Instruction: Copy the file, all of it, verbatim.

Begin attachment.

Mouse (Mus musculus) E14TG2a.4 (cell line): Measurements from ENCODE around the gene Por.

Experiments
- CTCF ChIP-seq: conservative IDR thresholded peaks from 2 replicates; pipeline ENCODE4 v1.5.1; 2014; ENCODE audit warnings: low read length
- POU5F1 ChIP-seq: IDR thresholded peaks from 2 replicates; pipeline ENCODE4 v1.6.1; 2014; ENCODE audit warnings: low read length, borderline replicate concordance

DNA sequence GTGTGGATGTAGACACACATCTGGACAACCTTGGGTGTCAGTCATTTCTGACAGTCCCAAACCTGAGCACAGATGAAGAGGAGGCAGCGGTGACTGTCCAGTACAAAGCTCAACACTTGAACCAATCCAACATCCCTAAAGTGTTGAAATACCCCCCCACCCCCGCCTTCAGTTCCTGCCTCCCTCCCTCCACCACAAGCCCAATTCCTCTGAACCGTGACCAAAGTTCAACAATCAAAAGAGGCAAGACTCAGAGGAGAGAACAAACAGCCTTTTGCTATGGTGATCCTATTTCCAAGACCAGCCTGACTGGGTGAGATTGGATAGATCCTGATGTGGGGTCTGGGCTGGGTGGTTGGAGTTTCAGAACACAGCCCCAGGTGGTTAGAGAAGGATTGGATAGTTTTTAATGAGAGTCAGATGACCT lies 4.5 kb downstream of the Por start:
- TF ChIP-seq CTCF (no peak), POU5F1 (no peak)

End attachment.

Mouse (Mus musculus) E14TG2a.4 (cell line): Measurements from ENCODE around the gene Por.

Experiments
- CTCF ChIP-seq: conservative IDR thresholded peaks from 2 replicates; pipeline ENCODE4 v1.5.1; 2014; ENCODE audit warnings: low read length
- POU5F1 ChIP-seq: IDR thresholded peaks from 2 replicates; pipeline ENCODE4 v1.6.1; 2014; ENCODE audit warnings: low read length, borderline replicate concordance

DNA sequence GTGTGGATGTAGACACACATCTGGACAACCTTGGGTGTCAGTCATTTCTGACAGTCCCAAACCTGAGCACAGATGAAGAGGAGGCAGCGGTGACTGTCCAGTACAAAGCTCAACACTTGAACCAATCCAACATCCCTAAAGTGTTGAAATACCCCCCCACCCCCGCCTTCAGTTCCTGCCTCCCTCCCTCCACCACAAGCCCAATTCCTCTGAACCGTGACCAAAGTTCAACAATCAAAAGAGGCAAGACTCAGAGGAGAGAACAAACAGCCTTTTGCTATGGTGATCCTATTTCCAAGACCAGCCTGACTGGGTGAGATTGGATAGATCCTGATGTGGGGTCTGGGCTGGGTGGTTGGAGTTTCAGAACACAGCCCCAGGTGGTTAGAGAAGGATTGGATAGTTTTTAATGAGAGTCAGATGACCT lies 4.5 kb downstream of the Por start:
- TF ChIP-seq CTCF (no peak), POU5F1 (no peak)